That storm in a middy glass about Coopers and the Bible Society. I am simply not offended. Why should I be?
Update: Compare John Birmingham:
But having lost seven minutes of my life I’ll never get back again – thanks a lot Bible Society – I came away thinking the outrage was misplaced. The debate was even-handed, if a little anodyne and wilfully ignorant of the real and violent passions this topic arouses, especially among Twitter eggs with 12 followers.
But WTAF were these two numpties doing shooting a promo spot for a beer company within the grounds of Parliament House? Or anywhere, for that matter?
They could have been debating which of Buffy’s boyfriends was the worst for the 20-year anniversary of the most important show on television and it would still have been bizarrely inappropriate to sit there necking the product of an industry they’re responsible for regulating.
But nobody seems to be talking about that.
Update 2: Equal Marriage advocate Rodney Croome on Facebook
I don’t understand the objections to this filmed marriage equality debate between two Liberal MPs sponsored by Cooper’s beer to commemorate the founding of the Bible Society. It promotes civility in the marriage equality debate. It shows there is a divergence of opinion in the Liberal Party (implicitly making the case for a free vote). Most of all it helps get the pro-equality message to people of faith who may not have heard that message, especially from a Liberal. Some LGBTI people may feel uncomfortable about the involvement of the Bible Society, but whether we like it or not it has stake in this debate. Some may not like the involvement of Cooper’s, but unlike the bulk of the businesses that say they support marriage equality Cooper’s is at least playing an active in the debate….
Second, much as I rejected the notorious Bill Leak cartoon as a throwback to even more racist times, I cannot find joy in putting a self-righteous boot into the now dead cartoonist. I didn’t watch #QandA last night. I rarely do these days. Apparently this happened:
“And we need to have control of those stories. I need to be able to put something out there and go, ‘That’s not all Aboriginal fathers. That’s not all Aboriginal women. That’s not all mothers.’ I am a mother first and foremost. I don’t identify as an Aboriginal mother. I’m a mother. I was mortified when I saw that particular cartoon.”
Adelaide Festival director Neil Armfield – who directed Yovich in The Secret River – said: “I knew Bill. And enjoyed his company. Respected him. I thought those cartoons in The Australian were despicable. I think that as he grew older he became more and more, for whatever reason, sort of narrowed into a corner. And I thought that he was playing into an attitude which was completely the attitude of the racist and the powerful. And that he was ignoring the inheritance of rage and pain that those social situations that he was … showing in his cartoon are the result of.”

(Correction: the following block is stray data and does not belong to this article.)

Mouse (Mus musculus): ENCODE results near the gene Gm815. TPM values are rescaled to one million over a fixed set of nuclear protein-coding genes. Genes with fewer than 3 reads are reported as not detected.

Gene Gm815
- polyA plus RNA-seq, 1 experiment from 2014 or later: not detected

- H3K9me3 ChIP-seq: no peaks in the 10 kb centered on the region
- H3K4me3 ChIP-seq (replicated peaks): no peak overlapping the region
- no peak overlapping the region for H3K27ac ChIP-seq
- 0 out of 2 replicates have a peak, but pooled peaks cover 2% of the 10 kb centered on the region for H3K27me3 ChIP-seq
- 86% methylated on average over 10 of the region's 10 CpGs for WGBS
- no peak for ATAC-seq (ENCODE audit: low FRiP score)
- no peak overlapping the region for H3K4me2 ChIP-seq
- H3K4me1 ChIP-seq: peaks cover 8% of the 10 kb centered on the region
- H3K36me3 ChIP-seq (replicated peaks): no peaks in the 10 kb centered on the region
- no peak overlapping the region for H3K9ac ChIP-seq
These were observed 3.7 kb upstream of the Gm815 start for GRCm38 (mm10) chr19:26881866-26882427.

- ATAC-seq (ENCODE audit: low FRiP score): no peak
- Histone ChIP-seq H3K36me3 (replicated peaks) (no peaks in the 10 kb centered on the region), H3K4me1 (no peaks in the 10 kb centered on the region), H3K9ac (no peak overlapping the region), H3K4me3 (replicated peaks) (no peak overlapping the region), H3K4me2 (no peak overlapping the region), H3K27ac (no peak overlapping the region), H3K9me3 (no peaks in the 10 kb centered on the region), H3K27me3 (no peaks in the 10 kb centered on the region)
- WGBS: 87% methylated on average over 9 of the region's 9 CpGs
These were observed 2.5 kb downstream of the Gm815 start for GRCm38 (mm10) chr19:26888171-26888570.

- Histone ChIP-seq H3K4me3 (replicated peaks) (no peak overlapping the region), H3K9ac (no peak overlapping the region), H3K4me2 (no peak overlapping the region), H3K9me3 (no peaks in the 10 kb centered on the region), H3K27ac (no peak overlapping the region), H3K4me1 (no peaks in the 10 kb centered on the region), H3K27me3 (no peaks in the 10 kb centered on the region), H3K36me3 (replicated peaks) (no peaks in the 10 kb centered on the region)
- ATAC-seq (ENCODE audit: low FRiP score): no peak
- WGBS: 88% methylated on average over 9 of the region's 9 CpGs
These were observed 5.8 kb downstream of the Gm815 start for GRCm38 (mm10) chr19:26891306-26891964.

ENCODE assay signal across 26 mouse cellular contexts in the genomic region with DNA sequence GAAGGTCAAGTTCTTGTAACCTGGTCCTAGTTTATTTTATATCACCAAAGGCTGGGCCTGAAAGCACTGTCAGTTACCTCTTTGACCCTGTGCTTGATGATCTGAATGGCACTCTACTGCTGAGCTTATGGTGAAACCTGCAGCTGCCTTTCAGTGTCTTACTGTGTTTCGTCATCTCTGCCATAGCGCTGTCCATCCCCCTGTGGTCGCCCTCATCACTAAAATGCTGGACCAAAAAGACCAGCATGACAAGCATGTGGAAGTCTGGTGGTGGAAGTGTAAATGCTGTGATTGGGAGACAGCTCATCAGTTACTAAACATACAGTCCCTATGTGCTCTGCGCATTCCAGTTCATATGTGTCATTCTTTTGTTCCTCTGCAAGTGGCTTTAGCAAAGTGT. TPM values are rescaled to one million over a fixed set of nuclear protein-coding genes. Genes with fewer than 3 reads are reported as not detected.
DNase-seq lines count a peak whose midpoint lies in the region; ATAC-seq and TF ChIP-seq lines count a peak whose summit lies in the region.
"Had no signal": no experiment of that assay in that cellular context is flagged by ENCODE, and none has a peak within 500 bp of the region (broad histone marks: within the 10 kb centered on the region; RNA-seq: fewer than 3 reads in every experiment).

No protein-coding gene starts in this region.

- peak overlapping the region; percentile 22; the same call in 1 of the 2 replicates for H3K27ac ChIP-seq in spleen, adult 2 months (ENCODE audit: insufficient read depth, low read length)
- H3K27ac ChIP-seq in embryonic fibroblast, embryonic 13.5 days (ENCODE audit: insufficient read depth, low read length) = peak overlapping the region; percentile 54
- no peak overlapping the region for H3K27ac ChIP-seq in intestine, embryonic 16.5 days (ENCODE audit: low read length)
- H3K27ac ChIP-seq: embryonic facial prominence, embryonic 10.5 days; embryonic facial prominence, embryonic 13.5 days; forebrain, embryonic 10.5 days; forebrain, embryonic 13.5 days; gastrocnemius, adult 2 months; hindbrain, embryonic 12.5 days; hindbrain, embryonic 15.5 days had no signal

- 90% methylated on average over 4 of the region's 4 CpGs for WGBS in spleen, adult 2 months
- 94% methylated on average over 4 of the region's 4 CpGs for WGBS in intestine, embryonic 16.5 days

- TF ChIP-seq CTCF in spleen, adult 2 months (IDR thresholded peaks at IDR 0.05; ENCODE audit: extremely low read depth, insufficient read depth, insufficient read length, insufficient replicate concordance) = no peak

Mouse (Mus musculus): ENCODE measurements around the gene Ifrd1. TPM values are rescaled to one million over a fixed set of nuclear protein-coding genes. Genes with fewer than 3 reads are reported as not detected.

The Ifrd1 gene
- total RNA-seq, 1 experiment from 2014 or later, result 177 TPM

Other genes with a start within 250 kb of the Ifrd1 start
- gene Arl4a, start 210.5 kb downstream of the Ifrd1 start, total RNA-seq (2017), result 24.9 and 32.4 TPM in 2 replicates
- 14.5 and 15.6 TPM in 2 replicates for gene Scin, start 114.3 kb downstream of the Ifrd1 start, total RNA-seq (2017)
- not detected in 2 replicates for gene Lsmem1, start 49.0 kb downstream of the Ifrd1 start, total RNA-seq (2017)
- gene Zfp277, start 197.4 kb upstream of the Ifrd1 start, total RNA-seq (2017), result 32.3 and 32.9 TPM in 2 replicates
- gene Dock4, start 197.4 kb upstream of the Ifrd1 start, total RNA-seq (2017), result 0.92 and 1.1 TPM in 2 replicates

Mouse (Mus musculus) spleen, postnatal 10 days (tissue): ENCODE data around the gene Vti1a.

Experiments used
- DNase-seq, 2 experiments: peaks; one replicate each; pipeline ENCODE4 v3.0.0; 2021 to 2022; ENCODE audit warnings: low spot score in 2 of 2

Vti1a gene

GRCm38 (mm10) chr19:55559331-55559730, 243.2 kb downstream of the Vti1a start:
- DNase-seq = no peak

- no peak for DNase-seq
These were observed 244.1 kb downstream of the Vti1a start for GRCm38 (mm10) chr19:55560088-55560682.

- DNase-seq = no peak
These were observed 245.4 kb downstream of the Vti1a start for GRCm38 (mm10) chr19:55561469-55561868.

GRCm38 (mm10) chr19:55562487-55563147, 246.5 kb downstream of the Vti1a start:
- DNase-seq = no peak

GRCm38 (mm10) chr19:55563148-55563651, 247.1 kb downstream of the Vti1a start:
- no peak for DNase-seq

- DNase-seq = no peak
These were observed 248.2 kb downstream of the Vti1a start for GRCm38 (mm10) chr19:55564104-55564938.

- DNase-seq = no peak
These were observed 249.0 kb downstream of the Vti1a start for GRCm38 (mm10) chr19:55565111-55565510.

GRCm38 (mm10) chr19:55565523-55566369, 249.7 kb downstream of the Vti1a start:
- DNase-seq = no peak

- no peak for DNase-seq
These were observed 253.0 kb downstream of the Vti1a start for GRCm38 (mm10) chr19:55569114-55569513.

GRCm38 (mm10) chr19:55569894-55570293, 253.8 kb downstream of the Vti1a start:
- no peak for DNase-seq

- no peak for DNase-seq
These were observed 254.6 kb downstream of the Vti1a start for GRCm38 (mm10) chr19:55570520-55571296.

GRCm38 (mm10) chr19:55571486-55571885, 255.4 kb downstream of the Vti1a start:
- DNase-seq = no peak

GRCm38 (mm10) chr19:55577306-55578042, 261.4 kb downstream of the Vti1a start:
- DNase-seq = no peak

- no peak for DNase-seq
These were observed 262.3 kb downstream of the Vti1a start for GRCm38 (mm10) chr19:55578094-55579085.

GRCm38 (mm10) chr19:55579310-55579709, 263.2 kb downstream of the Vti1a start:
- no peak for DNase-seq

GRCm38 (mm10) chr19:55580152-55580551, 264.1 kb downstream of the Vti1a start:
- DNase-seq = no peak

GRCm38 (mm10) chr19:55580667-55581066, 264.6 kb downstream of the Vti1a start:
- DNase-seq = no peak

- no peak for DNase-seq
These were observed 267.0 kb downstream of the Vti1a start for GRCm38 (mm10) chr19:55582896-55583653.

Then the audience protests erupted, screams of: “Bill Leak is racist.”
Host Ballard moved to calm things. And then it was back to Mem Fox.
“I looked and I thought, ‘Bill, Bill, no, please, no’. And I loved Bill Leak’s cartoons. And I thought they were fabulous. But … there is another word for political correctness. And it is a simple word. It’s called politeness.”
There is politeness, and then there is politics, and then there is art. As Q&A showed once more, we are surely bound never to agree on where the boundaries of each of them are properly drawn.
Fair comments, except for the howls of the audience. I find those howls offensive and somewhat pharisaical.
Now for something that made me proud of my country. And I wouldn’t mind betting he eats halal food…
NSW Chief Magistrate Graeme Henson (far right) with the recently sworn in Local Court Magistrates Julie Soars (left) and Imad Abdul-Karim at the Downing Centre Local Court. Photo: Kate Geraghty, Sydney Morning Herald.
He fled war-torn Lebanon aged 14 with his family and learned to speak English in an annex to Beverly Hills Girls High School.
More than a few pairs of eyes were suspiciously moist in the Local Court as former Sydney prosecutor Imad Abdul-Karim was sworn in as a magistrate…
A former Commonwealth prosecutor who oversaw high-profile terrorism cases, including Operation Pendennis which uncovered jihadist cells in Melbourne and Sydney, Mr Abdul-Karim joked that “I lost my hair working on some of these matters”…
Mr Abdul-Karim’s eyes shone with tears as he thanked his late mother Salwa, who came from a “poor and illiterate” background and went on to become a teacher, first in Lebanon and then in Australia.
His voice also cracked as he paid tribute to his wife and “best friend” Salma, an honours law graduate who made “many sacrifices” to allow him “selfishly” to pursue his legal career.
Arthur Moses, SC, the senior vice-president of the Bar Association, said it gave him “added pleasure as a child of Lebanese parents who fled their country to the safety and prosperity of this country as teenagers” to speak at Mr Abdul-Karim’s swearing-in ceremony.
“Upon arrival in Australia as a teenager Your Honour was fluent in Arabic and French – but did not speak a single word of English,” Mr Moses said…
Mr Abdul-Karim worked as a taxi driver and a kitchen hand to support his young family while he studied Science at the University of Wollongong and later at Western Sydney University Law School, where he was in the first class of graduates…